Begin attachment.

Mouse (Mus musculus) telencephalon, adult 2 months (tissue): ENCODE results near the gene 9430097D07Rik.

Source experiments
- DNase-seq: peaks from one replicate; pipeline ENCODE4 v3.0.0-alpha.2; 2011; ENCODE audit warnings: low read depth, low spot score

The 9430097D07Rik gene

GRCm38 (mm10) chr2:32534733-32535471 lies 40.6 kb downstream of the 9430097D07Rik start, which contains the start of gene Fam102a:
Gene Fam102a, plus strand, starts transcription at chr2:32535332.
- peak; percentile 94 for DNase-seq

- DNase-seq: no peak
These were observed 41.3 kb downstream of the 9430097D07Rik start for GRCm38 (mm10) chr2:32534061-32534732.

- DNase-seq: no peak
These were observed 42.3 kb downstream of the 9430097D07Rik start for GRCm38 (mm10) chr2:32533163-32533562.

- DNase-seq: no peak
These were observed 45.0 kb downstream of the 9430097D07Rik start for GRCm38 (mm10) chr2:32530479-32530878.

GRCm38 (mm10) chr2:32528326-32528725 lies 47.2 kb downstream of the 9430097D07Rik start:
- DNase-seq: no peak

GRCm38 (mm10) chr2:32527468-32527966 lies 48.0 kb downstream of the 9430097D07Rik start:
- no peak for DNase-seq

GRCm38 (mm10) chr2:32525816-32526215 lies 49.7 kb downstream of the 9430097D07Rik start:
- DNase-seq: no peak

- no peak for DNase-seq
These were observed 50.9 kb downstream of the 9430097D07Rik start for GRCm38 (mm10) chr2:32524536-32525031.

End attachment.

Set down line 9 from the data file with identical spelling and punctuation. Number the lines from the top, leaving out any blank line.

These were observed 41.3 kb downstream of the 9430097D07Rik start for GRCm38 (mm10) chr2:32534061-32534732.